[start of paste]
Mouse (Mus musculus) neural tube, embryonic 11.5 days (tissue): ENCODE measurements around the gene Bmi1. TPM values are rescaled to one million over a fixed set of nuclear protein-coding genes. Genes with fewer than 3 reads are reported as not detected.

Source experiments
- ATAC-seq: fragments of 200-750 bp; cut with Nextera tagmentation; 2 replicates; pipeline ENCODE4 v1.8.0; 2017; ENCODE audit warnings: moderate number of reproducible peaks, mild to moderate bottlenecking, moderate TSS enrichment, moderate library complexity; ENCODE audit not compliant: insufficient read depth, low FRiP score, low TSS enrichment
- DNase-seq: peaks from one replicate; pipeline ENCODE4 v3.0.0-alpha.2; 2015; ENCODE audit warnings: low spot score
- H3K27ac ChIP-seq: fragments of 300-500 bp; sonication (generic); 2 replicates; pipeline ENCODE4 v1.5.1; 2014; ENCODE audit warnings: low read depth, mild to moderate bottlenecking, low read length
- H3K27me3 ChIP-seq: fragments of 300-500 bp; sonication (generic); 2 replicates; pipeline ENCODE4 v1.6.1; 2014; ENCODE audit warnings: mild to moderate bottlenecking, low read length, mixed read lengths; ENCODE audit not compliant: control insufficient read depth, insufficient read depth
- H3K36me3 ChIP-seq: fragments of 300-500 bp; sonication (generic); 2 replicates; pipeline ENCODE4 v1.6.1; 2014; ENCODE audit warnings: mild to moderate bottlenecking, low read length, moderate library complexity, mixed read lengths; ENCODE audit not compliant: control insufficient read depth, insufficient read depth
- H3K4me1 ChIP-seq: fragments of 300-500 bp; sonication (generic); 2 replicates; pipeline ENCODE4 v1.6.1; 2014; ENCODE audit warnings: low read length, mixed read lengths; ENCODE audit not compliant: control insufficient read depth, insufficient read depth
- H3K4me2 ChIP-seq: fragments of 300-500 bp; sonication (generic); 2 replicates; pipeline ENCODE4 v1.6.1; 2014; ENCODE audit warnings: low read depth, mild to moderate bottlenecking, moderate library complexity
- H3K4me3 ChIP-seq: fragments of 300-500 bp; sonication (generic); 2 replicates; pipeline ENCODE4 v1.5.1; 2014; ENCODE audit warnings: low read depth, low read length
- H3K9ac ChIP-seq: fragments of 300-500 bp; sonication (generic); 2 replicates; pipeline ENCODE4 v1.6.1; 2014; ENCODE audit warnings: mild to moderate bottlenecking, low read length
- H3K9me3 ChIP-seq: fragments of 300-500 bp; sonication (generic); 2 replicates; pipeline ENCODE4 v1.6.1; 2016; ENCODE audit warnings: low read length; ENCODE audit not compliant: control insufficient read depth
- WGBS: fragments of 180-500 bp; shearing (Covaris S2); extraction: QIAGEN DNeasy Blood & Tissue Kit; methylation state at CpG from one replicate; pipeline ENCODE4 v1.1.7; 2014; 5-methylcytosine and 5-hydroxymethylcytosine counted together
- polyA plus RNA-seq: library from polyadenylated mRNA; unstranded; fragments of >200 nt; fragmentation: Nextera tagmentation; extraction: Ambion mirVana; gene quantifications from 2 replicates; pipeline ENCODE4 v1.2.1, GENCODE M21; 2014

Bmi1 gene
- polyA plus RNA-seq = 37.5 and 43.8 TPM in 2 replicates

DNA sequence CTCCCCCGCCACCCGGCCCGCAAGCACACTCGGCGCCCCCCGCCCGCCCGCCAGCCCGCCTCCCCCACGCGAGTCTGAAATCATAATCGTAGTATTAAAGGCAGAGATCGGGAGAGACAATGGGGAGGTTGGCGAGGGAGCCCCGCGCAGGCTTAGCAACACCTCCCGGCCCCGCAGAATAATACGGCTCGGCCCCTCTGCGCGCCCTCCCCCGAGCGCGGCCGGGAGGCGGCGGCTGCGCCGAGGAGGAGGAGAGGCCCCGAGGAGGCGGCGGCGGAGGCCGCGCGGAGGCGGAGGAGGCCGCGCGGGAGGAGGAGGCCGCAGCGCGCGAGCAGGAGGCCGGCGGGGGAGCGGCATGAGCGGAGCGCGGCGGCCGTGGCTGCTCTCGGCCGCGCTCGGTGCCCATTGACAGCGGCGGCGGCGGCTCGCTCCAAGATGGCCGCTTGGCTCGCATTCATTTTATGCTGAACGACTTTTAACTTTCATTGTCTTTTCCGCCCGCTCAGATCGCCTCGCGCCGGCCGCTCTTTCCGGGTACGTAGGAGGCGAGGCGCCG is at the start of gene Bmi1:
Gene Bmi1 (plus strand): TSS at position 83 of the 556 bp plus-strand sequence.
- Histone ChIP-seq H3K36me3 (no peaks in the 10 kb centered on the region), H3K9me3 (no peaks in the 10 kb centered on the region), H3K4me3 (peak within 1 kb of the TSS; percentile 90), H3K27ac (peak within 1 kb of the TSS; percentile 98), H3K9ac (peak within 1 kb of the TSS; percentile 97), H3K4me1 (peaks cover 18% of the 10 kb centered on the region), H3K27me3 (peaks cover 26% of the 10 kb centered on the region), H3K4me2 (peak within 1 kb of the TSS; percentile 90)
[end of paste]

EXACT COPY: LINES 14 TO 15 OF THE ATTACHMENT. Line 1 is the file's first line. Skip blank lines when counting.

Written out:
- polyA plus RNA-seq: library from polyadenylated mRNA; unstranded; fragments of >200 nt; fragmentation: Nextera tagmentation; extraction: Ambion mirVana; gene quantifications from 2 replicates; pipeline ENCODE4 v1.2.1, GENCODE M21; 2014

Bmi1 gene